Everyone knows that people of all ages suffer from seasonal allergies. In fact, the American College of Allergy, Asthma and Immunology estimates that more than 50 million Americans are affected by allergies each year. But, Central Veterinary Associates (CVA) is reminding pet owners that allergies are also extremely common in cats and dogs.
Of course, there’s the more widely recognized food and environmental allergies, but our furry friends can also suffer from seasonal allergies, just like the rest of us. Symptoms of seasonal allergies in pets are usually skin-related, which leads to itchiness, inflammation and hot spots, but can also cause ear and respiratory problems.
It starts with basic and common scratching or biting of the skin, but allergies results in a far more excessive attempt on the pet’s part to eradicate the problem. They may use hard or scratchy surfaces to find relief and, as the itching persists, it is likely that the skin will become inflamed – which can lead to hair loss, open sores or scabbing. In dogs, you might find a hot spot, which is an infected area of skin that is very red and might even bleed.
“Like many humans, pet allergies can also cause ears to become itchy or inflamed, which will lead to them scratching their ears or shaking their heads, as well as hair loss around the ears,” explains Dr. John Charos, DVM, CEO & President of CVA. “For dogs, this might even lead to the growth of yeast or bacteria, which can be spotted by an odor or discharge. Though most pets do not also develop respiratory symptoms with their allergies, some have been found to experience watery eyes, coughing and sneezing.”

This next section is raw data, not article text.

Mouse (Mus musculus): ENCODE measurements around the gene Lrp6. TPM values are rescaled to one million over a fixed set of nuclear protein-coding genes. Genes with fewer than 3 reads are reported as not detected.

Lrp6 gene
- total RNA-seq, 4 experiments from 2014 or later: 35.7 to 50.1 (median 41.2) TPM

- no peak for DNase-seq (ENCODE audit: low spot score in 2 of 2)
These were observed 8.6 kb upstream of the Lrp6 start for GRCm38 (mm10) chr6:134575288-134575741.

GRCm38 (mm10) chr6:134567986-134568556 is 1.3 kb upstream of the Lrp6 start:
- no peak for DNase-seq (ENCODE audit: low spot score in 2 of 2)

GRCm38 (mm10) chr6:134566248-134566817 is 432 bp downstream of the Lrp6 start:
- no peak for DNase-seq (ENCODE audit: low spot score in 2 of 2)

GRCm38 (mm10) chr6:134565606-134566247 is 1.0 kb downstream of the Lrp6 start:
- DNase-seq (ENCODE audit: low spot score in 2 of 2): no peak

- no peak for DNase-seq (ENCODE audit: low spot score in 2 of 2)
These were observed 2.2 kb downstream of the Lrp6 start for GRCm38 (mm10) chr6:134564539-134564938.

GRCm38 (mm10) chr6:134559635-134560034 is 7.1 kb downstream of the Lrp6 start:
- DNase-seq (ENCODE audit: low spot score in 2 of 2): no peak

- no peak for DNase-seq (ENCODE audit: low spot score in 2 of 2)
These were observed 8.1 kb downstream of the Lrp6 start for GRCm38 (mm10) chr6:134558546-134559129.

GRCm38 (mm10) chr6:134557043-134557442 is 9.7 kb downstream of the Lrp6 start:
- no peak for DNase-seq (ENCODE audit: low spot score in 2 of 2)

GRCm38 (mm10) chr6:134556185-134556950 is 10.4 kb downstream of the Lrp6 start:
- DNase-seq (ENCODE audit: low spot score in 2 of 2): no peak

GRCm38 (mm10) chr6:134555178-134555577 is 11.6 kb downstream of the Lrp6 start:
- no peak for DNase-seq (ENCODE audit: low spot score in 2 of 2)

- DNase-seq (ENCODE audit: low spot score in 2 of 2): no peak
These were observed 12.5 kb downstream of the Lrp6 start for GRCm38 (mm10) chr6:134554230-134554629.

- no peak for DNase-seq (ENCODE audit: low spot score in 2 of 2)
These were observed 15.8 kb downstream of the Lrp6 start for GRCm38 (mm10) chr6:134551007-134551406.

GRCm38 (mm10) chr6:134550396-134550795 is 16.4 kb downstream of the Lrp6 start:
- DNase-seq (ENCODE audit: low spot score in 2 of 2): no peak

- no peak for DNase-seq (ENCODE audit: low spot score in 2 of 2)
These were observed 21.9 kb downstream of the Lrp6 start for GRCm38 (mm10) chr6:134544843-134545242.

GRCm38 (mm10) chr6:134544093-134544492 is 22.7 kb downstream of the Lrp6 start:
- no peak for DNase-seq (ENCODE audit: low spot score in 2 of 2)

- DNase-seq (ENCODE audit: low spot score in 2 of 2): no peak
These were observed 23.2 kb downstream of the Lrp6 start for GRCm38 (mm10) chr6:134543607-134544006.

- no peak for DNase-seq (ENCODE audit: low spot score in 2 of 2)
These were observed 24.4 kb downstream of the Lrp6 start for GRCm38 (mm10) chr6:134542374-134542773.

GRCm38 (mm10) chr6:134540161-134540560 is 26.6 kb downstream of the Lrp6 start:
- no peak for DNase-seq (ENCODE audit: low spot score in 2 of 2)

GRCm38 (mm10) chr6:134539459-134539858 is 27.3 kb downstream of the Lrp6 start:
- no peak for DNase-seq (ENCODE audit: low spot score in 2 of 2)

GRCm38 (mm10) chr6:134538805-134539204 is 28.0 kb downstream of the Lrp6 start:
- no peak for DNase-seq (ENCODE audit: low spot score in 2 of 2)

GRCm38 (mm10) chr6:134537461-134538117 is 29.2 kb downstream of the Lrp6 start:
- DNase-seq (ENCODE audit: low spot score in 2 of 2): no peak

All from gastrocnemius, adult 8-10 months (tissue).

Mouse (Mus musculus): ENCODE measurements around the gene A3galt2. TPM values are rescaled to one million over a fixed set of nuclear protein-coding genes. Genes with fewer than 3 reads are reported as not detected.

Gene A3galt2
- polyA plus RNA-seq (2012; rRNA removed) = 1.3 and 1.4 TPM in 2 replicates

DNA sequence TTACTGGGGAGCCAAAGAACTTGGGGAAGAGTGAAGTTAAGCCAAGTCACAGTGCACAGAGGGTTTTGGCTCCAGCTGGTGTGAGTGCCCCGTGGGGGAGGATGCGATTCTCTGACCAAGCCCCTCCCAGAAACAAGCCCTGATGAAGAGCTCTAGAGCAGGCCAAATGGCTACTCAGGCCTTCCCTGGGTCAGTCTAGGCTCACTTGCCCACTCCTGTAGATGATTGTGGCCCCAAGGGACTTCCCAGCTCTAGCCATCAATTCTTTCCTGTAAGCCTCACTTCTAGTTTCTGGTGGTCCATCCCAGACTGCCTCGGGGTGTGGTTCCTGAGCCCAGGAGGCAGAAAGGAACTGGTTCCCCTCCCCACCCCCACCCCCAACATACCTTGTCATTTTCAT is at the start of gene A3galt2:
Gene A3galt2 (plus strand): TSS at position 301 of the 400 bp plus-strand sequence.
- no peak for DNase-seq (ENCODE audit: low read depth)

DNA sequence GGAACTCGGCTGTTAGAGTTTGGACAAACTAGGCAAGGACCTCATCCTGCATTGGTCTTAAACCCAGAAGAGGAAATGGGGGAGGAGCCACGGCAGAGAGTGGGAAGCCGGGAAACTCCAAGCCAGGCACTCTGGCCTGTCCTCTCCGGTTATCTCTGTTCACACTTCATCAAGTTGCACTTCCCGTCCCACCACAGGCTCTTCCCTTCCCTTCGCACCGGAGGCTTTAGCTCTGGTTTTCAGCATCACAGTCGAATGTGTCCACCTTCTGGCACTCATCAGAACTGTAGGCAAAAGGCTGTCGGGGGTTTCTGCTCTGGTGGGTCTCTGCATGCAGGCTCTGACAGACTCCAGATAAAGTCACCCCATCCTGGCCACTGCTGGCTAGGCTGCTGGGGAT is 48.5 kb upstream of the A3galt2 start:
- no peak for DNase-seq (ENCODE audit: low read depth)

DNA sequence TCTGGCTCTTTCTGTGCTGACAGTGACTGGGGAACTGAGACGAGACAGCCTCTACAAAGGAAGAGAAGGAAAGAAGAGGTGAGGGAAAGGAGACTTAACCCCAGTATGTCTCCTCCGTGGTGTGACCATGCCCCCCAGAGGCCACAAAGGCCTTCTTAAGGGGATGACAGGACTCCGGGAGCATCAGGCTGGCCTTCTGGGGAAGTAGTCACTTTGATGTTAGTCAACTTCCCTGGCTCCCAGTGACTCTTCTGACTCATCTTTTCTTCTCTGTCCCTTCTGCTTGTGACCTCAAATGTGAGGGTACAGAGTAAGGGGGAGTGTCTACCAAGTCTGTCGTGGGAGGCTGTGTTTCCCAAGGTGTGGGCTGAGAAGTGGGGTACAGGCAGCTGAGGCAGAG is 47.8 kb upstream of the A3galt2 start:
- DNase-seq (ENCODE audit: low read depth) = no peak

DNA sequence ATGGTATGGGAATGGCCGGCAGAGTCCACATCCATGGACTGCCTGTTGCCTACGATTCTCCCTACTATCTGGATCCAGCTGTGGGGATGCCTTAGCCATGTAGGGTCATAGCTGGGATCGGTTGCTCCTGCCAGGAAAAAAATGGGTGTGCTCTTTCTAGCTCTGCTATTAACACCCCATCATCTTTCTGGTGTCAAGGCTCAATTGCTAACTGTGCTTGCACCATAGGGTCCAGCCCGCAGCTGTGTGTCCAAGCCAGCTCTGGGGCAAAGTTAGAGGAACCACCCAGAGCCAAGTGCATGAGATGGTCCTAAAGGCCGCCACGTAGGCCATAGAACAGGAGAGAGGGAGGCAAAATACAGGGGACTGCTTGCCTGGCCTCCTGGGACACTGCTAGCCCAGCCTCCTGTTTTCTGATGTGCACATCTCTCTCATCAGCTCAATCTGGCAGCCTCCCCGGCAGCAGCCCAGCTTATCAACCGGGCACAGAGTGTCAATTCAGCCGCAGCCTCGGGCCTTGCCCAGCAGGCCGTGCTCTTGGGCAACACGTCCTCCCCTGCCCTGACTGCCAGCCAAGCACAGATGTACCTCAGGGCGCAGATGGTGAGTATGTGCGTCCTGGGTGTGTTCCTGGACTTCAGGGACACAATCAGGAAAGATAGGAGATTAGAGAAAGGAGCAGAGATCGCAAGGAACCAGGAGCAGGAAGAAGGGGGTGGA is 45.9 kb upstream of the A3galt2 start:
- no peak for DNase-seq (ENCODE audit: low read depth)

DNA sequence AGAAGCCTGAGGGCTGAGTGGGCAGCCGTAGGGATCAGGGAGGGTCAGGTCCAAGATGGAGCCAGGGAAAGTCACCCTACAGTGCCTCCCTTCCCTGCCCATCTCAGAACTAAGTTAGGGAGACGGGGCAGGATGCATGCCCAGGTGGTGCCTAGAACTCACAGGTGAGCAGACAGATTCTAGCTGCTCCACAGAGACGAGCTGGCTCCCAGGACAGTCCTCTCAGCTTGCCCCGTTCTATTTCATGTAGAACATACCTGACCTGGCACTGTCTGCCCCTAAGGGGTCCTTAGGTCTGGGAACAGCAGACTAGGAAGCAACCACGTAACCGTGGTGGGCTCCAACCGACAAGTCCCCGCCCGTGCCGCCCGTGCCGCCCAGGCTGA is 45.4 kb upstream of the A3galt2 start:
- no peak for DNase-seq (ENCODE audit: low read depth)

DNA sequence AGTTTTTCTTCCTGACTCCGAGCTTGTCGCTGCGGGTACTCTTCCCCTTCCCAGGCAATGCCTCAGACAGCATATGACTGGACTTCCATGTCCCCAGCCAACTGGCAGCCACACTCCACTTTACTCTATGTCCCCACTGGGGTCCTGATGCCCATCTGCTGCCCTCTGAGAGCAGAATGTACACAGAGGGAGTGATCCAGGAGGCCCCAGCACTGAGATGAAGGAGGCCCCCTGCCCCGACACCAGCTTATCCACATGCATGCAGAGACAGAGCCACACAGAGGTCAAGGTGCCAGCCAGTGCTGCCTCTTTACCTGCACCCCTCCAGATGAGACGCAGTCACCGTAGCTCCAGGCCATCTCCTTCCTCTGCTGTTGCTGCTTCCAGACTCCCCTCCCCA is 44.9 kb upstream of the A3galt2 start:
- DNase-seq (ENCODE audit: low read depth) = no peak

So, how can pet owners help their furry friends during the Spring Sneezing Season? For starters, it may seem counterintuitive, but try to limit their time outdoors – especially from lounging around on the deck or the yard, where pollen might settle. If your pet insists on being outside, take special care to hose of the deck or patio to give them an area to lay.
“Of course, with dogs, it is impossible for them to not spend some time outdoors, especially when it comes to bodily functions,” continue Dr. Charos. “So, when they come inside, be sure to rinse off their paws and use a damp towel to wipe down their fur. If there are other, non-allergic pets in the home, make sure to wipe them down as well, so the pollen doesn’t come into the house.”
Try as you might to avoid pollen coming indoors, those tiny particles manage to squeeze their way in. To help alleviate problems for pets, especially indoor cats, it is helpful to vacuum and mop floors multiple times each week and wash pet beds and any other pet sheets or blankets at least once per week, using simple, non-toxic cleaning agents. Frequent baths, with a medicated shampoo prescribed by a veterinarian, will also help give them immediate relief if they are itchy and will wash away any allergens on their coats.
Lastly, since allergies are an immune system response, it’s important to schedule vaccines at times when the pet is not experiencing allergy systems. It’s also wise to provide your pet with hypoallergenic diet, and/or novel protein diet that will decrease the chance for allergy flare ups. There are also many allergy-fighting supplements that can be prescribed for your pet, such Omega-3 fatty acids.
If you think your pet is suffering from allergies, contact your local Central Veterinary Associates office, where a professional team can evaluate and treat them. For more information about CVA or to make an appointment, call 1 (888) 4CVA-PET (428-2738) or visit www.centralvets.com.